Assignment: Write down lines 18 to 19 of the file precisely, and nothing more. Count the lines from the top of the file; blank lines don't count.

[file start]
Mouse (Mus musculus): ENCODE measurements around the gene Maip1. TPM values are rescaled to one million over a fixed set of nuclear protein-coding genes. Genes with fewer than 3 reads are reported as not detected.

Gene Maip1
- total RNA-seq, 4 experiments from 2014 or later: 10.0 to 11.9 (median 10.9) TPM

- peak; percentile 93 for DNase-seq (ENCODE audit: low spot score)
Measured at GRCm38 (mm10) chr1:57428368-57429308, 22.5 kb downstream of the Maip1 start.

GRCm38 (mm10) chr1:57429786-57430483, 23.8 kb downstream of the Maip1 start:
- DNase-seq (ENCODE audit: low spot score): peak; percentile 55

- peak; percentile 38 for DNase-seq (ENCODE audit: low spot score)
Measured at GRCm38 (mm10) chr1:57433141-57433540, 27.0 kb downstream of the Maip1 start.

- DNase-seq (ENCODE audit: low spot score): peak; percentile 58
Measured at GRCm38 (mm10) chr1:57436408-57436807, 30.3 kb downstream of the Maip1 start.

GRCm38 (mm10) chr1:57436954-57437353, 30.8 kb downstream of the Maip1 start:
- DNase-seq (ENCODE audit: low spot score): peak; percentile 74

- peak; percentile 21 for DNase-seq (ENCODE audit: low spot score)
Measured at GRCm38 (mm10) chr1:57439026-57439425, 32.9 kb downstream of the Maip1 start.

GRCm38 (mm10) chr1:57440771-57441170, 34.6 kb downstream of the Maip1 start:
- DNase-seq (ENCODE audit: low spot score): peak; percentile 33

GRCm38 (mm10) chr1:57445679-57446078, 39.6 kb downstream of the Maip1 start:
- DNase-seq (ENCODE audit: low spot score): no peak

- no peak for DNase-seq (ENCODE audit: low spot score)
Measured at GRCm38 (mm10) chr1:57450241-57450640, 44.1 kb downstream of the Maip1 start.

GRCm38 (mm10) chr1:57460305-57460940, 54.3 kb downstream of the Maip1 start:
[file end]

GRCm38 (mm10) chr1:57445679-57446078, 39.6 kb downstream of the Maip1 start:
- DNase-seq (ENCODE audit: low spot score): no peak